Good evening respected viewers,
The placard carried by a girl from Marmara University and bearing the words “Wasn’t 7.4 convincing enough?” caused many tempers to fray. A leaflet distributed at Ankara’s Kocatepe Mosque during a service to commemorate the death of Bediuzzaman Sait Nursi added further fuel to the flames. And when one of the organizers of this service, Mehmet Kutlular (owner of the Yeni Asya newspaper) drew a link between recent developments and the earthquake, he really stirred up a hornets nest. The press and television were awash with swearing, cursing and all manner of foul language. Prime Minister Bulent Ecevit made a statement. Even the State Security Courts stepped into the fray.
Everybody is entitled to their own beliefs. Open any philosophy book and see. The two most natural mental activities in the world are belief and disbelief. In every age, mankind has pondered the Creation. People swing between believing in an almighty creating power and rejecting the idea. Some reject the idea of this almighty power and remain disbelievers who cannot be convinced. Others accept the existence of a supreme power. They believe in God, but do not take it any further. And others, acting on the belief that the great creator would not leave what has been created out in the cold, know that prophets and books were sent to guide us. It is up to us whether to be an agnostic, a believer of this or that religion or a Muslim. For this [reason], in almost every belief system including Islam, one of the basic principles is “You have your religion and I have mine.”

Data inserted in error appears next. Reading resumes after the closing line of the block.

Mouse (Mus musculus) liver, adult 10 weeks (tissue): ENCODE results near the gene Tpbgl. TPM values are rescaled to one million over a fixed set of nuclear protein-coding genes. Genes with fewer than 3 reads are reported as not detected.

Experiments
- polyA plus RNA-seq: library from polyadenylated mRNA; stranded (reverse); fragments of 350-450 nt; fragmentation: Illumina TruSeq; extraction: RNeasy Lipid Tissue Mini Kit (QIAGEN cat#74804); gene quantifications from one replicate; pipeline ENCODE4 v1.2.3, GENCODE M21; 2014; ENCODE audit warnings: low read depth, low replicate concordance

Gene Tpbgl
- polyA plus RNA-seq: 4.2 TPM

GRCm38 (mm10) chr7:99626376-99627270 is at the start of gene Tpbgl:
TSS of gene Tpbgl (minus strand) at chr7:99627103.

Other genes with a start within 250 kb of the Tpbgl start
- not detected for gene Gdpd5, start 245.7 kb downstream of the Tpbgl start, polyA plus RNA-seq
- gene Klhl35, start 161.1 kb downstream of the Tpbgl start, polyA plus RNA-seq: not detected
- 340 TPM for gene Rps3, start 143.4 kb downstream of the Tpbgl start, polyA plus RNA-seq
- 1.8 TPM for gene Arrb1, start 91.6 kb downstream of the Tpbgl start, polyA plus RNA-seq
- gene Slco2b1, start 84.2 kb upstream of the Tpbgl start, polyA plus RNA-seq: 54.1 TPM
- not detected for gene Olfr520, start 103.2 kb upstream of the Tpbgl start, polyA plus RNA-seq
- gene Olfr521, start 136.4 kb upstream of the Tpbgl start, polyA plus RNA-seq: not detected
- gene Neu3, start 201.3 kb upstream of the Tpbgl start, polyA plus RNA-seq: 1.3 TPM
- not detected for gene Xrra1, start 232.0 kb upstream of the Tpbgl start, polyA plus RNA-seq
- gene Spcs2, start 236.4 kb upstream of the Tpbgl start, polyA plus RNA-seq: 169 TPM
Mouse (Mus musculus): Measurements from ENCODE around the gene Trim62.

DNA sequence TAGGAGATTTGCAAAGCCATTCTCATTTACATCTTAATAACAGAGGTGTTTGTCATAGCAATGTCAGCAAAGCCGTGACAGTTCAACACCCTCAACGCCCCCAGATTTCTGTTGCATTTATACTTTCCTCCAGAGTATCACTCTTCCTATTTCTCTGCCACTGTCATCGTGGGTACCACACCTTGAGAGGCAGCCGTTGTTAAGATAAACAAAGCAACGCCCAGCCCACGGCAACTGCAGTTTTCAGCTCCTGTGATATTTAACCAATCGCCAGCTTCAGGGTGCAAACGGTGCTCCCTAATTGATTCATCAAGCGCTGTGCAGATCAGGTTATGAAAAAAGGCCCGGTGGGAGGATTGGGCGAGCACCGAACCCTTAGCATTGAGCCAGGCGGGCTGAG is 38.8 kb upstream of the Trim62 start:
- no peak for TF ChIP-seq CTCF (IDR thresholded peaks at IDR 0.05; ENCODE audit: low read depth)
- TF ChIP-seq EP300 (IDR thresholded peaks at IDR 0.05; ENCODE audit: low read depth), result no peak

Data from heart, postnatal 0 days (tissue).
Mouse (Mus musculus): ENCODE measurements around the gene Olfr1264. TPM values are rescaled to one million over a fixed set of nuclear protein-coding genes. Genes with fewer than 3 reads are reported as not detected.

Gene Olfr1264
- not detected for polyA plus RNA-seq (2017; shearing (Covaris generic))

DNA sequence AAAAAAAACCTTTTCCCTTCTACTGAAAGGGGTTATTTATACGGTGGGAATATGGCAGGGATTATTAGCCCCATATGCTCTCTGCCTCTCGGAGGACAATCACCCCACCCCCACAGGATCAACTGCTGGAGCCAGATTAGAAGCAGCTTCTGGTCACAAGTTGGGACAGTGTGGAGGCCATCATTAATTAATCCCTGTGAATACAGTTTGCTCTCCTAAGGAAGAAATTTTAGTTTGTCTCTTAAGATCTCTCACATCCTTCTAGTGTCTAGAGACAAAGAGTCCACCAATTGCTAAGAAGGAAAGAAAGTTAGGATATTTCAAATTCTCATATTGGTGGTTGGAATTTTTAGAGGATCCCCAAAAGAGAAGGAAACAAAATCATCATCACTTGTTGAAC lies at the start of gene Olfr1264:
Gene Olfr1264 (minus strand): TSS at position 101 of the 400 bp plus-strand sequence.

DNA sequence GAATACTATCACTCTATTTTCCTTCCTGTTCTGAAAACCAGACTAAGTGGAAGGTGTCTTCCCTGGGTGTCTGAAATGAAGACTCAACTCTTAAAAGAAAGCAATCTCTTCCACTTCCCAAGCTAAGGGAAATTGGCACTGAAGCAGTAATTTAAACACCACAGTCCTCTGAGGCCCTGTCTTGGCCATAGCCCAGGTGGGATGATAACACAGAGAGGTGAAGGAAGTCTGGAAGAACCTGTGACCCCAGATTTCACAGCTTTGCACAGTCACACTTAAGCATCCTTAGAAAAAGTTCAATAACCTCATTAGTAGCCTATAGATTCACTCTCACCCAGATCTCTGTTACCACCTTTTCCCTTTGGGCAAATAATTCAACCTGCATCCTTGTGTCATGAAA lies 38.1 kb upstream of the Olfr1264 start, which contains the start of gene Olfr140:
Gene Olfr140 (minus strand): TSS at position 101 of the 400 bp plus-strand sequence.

Certain circles in Turkey are not satisfied with cracking down on beliefs at the point where faith becomes action. They believe they have the right to tell people what they should believe in. They are intent on establishing mental order in the field of religion without troubling their minds, without stopping for just one second to consider the reason for existence, and without having any more information beyond generally accepted values regarding religion in general and Islam in particular.
The arguments regarding the earthquake form the most striking example of this. The placard carried by that girl standing in front of the university that was denying her the freedom of education was an outward expression of the storms raging in her mind. Open up any religious book, not just the Koran, and you will see that God punishes those that do wrong, wayward congregations and those who rebel against the word of God, by sending natural disasters. This is how Lot’s people were erased from the face of the Earth. Noah was able to save those who believed in God, but those left behind perished in the great flood.
As the Holy Books point out, and in the logic of events noted throughout history, there is no personal or individual relationship between crime and punishment. Simply being free of sin will not necessarily save you from God’s wrath. When communities are destroyed, it is not just those who deny God that lose their lives, believers also die. The reason is that people of faith who die in natural disasters or acts of God are considered “martyrs.”